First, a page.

In his letter to the Corinthian church, Paul bares his soul to them. He hopes that it will cause them to open their hearts to the Word of God that he’s preaching.
He starts by comparing how they see themselves with their perceptions of him.
We are fools for Christ, but you are so wise in Christ! We are weak, but you are strong! You are honored, we are dishonored!
1 Corinthians 4:10
Paul is exposing their thoughts.
“Paul only shows up here to tell us what to do.”
“Paul and his team are morons for what they’re doing in Christ’s name. We are sensitive and thoughtful in Christ. They’re weak, but we’re powerful. Our opinion carries a lot of weight, theirs is valueless.”
I wish that this was an isolated case; only the opinions of an ancient church that died out long ago. However, I’ve found these attitudes in the church of today. There are Christians who won’t listen to godly counsel.
“Pastor, you don’t understand real life. I can’t live for Christ on your level. You don’t understand the pressures I face.”
I have to laugh when I hear arguments like that. I lived a Christian life as an Electrical Engineer for many years. Even now in my part-time job and hobbies, I’m constantly interacting with non-Christians. I’ve experienced the same pressures as everyone else.
Then, to top it off, the ministry itself has pressures that are not apparent to most believers. Paul tries to get this across to the church.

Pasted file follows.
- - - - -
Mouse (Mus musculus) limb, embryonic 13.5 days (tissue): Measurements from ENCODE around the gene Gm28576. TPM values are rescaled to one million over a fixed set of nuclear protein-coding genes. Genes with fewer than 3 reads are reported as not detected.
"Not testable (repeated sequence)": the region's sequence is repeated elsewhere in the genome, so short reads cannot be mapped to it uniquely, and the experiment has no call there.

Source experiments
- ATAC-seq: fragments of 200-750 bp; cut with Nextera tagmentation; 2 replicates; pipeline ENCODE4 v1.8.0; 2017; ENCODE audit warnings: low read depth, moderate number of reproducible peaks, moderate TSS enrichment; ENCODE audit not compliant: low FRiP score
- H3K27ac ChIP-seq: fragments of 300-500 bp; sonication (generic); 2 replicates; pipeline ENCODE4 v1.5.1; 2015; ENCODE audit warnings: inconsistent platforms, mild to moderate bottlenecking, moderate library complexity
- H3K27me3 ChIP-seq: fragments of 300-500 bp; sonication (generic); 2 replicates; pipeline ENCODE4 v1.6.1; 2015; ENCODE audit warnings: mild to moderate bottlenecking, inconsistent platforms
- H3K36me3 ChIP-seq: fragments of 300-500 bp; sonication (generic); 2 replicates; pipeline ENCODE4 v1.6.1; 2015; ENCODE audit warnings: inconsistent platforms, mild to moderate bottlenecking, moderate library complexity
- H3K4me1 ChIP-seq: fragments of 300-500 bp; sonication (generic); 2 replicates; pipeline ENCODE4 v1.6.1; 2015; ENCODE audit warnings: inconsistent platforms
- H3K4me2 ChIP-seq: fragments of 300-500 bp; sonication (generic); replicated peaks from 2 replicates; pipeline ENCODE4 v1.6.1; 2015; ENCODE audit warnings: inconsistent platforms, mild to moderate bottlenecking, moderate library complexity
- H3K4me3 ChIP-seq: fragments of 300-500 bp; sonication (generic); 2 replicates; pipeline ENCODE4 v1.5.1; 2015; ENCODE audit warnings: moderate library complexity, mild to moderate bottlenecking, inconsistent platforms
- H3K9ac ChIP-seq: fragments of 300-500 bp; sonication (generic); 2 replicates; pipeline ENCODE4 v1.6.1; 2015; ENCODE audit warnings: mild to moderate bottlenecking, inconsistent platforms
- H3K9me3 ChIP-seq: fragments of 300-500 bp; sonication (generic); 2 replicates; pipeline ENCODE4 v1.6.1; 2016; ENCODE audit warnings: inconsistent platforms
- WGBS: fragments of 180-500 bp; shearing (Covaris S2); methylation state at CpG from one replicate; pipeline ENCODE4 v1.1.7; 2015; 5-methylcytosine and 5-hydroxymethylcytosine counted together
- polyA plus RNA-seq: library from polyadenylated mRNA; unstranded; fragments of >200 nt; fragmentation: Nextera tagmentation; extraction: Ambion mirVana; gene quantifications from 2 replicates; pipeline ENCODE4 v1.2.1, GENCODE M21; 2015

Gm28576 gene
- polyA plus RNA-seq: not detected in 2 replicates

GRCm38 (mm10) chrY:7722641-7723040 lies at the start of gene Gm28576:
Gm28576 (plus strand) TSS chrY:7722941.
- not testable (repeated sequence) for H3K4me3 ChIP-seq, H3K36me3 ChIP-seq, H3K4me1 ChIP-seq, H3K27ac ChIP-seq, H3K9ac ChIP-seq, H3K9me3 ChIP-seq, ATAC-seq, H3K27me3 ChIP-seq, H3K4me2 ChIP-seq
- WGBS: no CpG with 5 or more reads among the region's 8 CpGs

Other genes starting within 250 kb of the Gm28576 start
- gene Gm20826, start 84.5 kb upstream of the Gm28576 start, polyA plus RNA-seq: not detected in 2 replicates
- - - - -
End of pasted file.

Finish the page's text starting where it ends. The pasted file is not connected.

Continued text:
To this very hour we go hungry and thirsty, we are in rags, we are brutally treated, we are homeless. We work hard with our own hands. When we are cursed, we bless; when we are persecuted, we endure it; when we are slandered, we answer kindly. Up to this moment we have become the scum of the earth, the refuse of the world.
1 Corinthians 4:11-13
Based on his other writings and the book of Acts, I don’t believe that Paul was talking about physical, material things here. He was talking about the weight of the ministry. The fact is, the more of God you encounter, the hungrier and thirstier for His Spirit you become.
The phrase in rags actually means naked. That’s one of the worse pressures for a minister. No one else feels more naked than a pastor.
Every aspect of his or her life is scrutinized under a magnifying glass. Everything is inspected – their spouse, children, free-time activities, and how they dress. Doctors, lawyers, teachers and other professions not treated like that.
On top of that, no matter how badly we’re treated, we’re expected to portray the love of Christ to all people. If we make one miss-step, we’re labeled as mean spirited.
No, I’m not griping about the ministry. I wouldn’t choose any other calling. The rewards far outweigh the challenges. I’m simply pointing out the truth that Paul’s trying to get across to the church.
As believers, we need to understand the price that’s being paid for the Word that’s being preached to us. Then we can receive that Word, knowing that it comes from a heart that seeks God’s best in those who are listening.
Question: What price has your pastor paid to bring God’s Word to you?
© 2019 Nick Zaccardi